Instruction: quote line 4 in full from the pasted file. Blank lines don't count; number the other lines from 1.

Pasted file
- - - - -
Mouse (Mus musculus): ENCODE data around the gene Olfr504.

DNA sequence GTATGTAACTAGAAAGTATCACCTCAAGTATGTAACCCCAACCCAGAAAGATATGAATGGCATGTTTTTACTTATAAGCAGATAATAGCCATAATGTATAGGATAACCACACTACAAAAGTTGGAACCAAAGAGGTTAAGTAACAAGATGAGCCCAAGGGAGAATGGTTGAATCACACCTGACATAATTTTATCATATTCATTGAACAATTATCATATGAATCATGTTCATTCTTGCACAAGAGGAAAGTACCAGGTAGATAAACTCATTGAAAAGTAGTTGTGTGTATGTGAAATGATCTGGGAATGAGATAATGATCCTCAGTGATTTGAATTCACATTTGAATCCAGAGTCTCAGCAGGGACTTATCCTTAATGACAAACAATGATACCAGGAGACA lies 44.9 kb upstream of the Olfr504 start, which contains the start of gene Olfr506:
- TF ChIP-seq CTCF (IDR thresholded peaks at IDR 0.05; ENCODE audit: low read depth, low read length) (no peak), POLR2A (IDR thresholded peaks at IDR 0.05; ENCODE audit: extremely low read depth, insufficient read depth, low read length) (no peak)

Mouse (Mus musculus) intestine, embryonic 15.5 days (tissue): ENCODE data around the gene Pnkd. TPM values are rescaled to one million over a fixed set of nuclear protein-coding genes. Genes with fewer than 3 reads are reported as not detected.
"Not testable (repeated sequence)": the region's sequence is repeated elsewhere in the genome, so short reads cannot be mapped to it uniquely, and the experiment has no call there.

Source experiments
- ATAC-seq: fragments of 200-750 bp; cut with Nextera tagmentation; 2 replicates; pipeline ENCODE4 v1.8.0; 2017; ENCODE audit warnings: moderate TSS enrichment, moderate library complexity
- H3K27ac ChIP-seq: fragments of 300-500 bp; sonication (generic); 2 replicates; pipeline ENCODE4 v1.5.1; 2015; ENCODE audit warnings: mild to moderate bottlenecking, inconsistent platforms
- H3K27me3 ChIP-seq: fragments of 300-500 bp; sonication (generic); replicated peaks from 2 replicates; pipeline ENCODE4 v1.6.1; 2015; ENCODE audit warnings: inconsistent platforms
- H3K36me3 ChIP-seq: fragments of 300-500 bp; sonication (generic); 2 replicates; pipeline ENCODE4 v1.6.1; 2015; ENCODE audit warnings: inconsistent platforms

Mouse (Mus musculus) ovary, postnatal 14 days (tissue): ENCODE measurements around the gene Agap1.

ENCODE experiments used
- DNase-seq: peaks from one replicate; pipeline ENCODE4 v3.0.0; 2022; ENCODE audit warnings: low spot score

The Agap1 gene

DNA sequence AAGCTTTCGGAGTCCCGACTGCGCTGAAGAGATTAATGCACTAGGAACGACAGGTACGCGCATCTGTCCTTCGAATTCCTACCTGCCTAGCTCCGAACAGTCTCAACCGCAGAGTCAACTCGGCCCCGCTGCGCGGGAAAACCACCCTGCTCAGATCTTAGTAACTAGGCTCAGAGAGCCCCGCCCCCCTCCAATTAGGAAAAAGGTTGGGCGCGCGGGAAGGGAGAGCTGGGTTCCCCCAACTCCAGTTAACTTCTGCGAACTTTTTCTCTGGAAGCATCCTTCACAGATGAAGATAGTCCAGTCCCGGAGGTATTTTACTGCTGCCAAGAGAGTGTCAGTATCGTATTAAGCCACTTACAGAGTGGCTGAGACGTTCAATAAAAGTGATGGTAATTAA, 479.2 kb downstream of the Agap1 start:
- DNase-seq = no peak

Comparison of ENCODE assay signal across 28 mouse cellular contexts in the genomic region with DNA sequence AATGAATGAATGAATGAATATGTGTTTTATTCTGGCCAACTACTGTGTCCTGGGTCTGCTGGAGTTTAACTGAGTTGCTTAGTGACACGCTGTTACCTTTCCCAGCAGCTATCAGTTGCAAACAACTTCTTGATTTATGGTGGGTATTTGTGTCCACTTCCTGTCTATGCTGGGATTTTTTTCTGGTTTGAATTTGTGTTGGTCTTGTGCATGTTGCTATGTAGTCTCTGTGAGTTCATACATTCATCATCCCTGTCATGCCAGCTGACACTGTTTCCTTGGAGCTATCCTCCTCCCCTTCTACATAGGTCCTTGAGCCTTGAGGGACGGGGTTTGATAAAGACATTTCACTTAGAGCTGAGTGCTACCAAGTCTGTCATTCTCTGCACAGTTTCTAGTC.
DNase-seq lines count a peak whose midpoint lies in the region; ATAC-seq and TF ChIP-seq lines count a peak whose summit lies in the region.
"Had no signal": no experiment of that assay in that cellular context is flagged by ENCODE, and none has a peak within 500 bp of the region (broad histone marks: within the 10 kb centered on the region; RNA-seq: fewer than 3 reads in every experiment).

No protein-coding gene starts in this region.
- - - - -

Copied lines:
Mouse (Mus musculus) intestine, embryonic 15.5 days (tissue): ENCODE data around the gene Pnkd. TPM values are rescaled to one million over a fixed set of nuclear protein-coding genes. Genes with fewer than 3 reads are reported as not detected.